Once you are a parent, you have likely already undergone adolescence yourself, but you may not have been aware of all the changes that took place in your body and mind at the time. It can be difficult to relate to your teen when you are not fully aware of what they are going through. Keep reading for things you should know about this period in your child’s life, so you can be a well-informed parent on the issue.
Changes That Happen in Adolescence
When a teen is experiencing adolescence, this can begin happening as soon as they age into the double digits. In other words, whenever puberty begins, this may go hand in hand with a child becoming an adolescent. During this time, they are many changes that take place, which will better prepare them for becoming an adult.
For example, children may start to grow more hair on their bodies, males may see a difference in the size of their genitals, and females may begin to grow breasts. A girl might also start her menstrual cycle for the first time during this developmental stage.
Another change that takes place will be in their mind and with their maturity. As a child grows into a teen during adolescence, they become better able to understand more concepts and discover the ability to make plans and think for themselves. This is also likely the time that they will become interested in dating and sex.
For further details on adolescence, visit this site: https://www.betterhelp.com/advice/adolescence. There is advice and information to review.
When to Be Concerned
There are so many changes that you may see with your adolescent that it can be difficult to ascertain what is a cause for concern and what isn’t. However, there are a few signs to look for, which can let you know that they may need further help.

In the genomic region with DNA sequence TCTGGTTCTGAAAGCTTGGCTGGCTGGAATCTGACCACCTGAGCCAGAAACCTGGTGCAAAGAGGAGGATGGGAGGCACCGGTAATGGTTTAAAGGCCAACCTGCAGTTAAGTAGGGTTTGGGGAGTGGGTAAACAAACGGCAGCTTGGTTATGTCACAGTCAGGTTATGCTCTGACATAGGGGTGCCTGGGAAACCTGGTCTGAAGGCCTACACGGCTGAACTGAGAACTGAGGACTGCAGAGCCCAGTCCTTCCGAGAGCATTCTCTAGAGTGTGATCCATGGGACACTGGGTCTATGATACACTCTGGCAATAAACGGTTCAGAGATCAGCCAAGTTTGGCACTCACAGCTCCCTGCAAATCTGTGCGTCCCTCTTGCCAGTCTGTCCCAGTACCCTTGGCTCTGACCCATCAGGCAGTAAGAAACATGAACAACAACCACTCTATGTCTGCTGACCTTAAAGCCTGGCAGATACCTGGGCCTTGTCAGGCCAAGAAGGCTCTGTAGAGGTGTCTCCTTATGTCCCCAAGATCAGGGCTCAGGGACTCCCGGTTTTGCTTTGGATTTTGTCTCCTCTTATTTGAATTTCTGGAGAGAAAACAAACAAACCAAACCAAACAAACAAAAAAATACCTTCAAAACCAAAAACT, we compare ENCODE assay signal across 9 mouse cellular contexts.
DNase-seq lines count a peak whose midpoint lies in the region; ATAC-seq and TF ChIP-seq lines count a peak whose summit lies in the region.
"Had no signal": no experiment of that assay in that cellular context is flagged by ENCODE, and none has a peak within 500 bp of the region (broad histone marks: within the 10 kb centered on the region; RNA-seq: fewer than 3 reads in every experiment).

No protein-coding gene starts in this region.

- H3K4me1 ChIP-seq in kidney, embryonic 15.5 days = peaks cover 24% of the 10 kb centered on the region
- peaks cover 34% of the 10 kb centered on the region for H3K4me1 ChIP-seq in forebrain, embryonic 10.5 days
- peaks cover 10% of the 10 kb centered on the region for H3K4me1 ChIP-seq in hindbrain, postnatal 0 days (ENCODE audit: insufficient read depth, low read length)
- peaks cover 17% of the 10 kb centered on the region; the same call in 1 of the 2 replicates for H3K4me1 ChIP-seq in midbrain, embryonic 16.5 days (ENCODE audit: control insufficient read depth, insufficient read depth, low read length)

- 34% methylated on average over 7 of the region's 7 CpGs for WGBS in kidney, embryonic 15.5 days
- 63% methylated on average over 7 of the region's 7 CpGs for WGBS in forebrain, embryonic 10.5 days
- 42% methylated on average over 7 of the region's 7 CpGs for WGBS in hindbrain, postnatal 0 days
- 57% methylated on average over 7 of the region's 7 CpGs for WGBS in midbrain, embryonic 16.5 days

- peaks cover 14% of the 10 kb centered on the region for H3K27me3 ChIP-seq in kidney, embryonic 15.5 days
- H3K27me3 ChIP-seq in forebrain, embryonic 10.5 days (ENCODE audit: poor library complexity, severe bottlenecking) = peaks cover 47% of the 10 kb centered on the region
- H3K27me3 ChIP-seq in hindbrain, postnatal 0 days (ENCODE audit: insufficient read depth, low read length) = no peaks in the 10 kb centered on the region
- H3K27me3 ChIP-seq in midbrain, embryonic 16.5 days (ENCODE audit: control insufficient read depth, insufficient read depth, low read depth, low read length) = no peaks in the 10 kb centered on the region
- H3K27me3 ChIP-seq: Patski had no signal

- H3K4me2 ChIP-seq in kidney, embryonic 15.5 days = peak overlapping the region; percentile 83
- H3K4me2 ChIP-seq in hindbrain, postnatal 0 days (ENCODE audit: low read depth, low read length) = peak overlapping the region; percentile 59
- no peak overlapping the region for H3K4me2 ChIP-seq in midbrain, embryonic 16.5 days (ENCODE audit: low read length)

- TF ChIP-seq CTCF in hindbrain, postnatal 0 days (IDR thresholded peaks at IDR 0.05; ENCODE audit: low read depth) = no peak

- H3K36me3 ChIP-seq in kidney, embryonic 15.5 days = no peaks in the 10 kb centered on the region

For example, if your child starts to become anxious and it doesn’t seem to be letting up, they may be experiencing an anxiety disorder. Seeking therapy for this condition might be able to lessen symptoms.
Another sign to look out for is if they start to isolate themselves from friends, neglect their schoolwork, or are lax about their hygiene. When you notice these things, your teen may be experiencing depression or another type of mood disorder. These can also see benefit from working with a therapist.
Essentially, you will likely see your child growing up before your eyes, but if their behavior doesn’t seem right to you or if they simply aren’t acting like themselves, there is no harm in taking them to the doctor or a therapist. It may be the proper course of action.
How to Seek Help
If you don’t know where to turn when it comes to finding a therapist for your adolescent, there are a few ways to locate resources that may benefit your family.
First, you should consider talking to your child’s pediatrician. They might be able to offer you a referral for a child psychologist or therapist that specializes in treating adolescents.
You may also want to consider talking to friends, neighbors, or family members, in order to find out if they know of a therapist that you can rely on. Someone in your network of friends might have worked with one in the past.
Additionally, you can perform a quick internet search, where you should be able to locate therapists in your area. Once you have some names and numbers, you can find out if they are covered by your insurance plan. If they are not, you may want to look into county or city clinics that have the capability to provide therapy for children and teens. In some areas, these clinics are low cost or more affordable than other options.
When your child grows into an adolescent, this can be a tumultuous time for them. You may be able to parent them better when you are more aware of what they are going through and the changes that are taking place with their body, mind, and thinking. Keep learning and make sure to reach out to a therapist if you feel like your teen needs more support.
This post was developed via a partnership with BetterHelp.